DAVID LITTLEPROUD: Unless - well, it will, because Tasmania - I can tell you, Tasmania come back for another lick. They literally plumbed the state down there. Their agricultural industries are going because they've got a progressive state government that understands you've got to tax this stuff when it falls and you can still protect the environment while you do it.
Let me tell you that if our forefathers hadn't built all that water storage so many years ago - and we talk about the Murray-Darling system - during this drought, the whole system would have been bone dry, it would have been an ecological disaster.
So for all the greenies to say dams are bad, let me tell you, it has saved all the ecology up and down the Murray-Darling because our forefathers built these storages to catch them in the good times, regulate them and environment got a lick out of it while this drought was on as well and farmers got a little bit and now we're getting them filled. That's what grows this nation. We've got to use our smarts.
STEPHEN CENATIEMPO: I don't think any right-minded person would disagree with you. But what measures are being taken to make those structural changes so that it's not illegal for the Federal Government to go in and say: okay, we need this infrastructure, this is nation building infrastructure, not just state building infrastructure, we need to get on with it?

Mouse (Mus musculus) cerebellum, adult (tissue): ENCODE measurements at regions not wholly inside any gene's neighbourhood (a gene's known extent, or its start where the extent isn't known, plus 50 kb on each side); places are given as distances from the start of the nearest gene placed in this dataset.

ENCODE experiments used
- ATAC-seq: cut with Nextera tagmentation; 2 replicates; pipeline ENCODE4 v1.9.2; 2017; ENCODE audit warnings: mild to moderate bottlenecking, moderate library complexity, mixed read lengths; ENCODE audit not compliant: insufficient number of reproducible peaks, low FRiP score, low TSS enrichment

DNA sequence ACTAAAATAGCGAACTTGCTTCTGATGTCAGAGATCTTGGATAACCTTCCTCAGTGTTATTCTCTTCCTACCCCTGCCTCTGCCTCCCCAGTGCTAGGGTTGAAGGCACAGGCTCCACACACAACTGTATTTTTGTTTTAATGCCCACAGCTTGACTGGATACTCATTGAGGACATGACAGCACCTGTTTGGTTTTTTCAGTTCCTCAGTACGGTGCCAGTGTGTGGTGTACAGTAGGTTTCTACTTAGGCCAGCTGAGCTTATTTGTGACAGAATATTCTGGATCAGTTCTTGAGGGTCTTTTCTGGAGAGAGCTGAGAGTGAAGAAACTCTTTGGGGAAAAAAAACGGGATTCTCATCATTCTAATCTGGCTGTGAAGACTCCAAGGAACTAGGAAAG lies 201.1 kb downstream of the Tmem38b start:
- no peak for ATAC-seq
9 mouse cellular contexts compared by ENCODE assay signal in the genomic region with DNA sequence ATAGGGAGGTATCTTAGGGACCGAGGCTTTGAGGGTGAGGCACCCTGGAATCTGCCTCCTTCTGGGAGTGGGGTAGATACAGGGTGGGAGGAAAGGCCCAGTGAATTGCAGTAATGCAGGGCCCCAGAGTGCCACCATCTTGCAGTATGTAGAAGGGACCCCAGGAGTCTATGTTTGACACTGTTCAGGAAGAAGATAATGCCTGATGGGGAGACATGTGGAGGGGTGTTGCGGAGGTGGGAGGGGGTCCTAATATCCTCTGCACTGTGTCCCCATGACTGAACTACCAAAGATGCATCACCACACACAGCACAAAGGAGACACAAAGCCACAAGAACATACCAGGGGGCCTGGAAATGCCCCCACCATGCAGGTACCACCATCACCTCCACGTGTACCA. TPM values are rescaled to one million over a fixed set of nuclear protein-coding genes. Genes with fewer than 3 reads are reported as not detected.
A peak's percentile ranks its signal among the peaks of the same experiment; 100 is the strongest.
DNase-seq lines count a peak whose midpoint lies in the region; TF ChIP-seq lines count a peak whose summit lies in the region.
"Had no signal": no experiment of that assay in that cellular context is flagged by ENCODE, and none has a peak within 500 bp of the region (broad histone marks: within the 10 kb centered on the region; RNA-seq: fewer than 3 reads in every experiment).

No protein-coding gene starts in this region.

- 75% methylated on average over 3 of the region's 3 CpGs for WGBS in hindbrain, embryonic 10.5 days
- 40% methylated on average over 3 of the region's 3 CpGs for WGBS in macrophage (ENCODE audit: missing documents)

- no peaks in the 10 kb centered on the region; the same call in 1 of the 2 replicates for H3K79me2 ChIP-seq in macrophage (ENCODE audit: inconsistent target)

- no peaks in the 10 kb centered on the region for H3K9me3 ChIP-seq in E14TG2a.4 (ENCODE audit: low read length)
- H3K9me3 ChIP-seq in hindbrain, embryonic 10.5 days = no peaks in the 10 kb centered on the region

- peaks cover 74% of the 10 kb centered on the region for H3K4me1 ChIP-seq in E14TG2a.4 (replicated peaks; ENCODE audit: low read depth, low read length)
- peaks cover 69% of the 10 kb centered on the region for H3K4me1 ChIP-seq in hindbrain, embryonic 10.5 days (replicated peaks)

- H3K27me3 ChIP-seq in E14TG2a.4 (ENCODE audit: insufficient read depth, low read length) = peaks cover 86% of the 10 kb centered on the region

DAVID LITTLEPROUD: Well, there's two ways. There's one, the nation has a referendum and we hand over all those responsibilities to the Commonwealth. Or two, you get a state government that isn't doing it, you kick them out. And in Queensland, we've got an opportunity at the end of the month to do that, to get rid of the mob we've got and get one in that actually wants to dig some holes and plumb the state.
But that is the nature of our democracy. The people have the power, and that is the only way that we can take over ownership of water in this country is for the people to come together and say: give it to the Commonwealth, let them manage it, let them dig the holes and decide where it should go and make sure we plumb this country properly.
STEPHEN CENATIEMPO: Well can we get a commitment there'll be a referendum question at the next federal election then?
DAVID LITTLEPROUD: Well look, that's a big one that you need bipartisan support on. There's no referendum that gets up unless it's got bipartisan support.
But you know what? We shouldn't have to do this in this modern age. If state governments understood their responsibilities - and now know they don't really have to cut much of the cheque. We're going to do it for them. Really, what is stopping them? What is stopping them?
STEPHEN CENATIEMPO: David Littleproud, good to speak to this morning.
DAVID LITTLEPROUD: Any time. Thanks for having me, mate.
STEPHEN CENATIEMPO: That's David Littleproud, Minister for Agriculture, Drought and Emergency Management, Deputy Leader of the Nationals.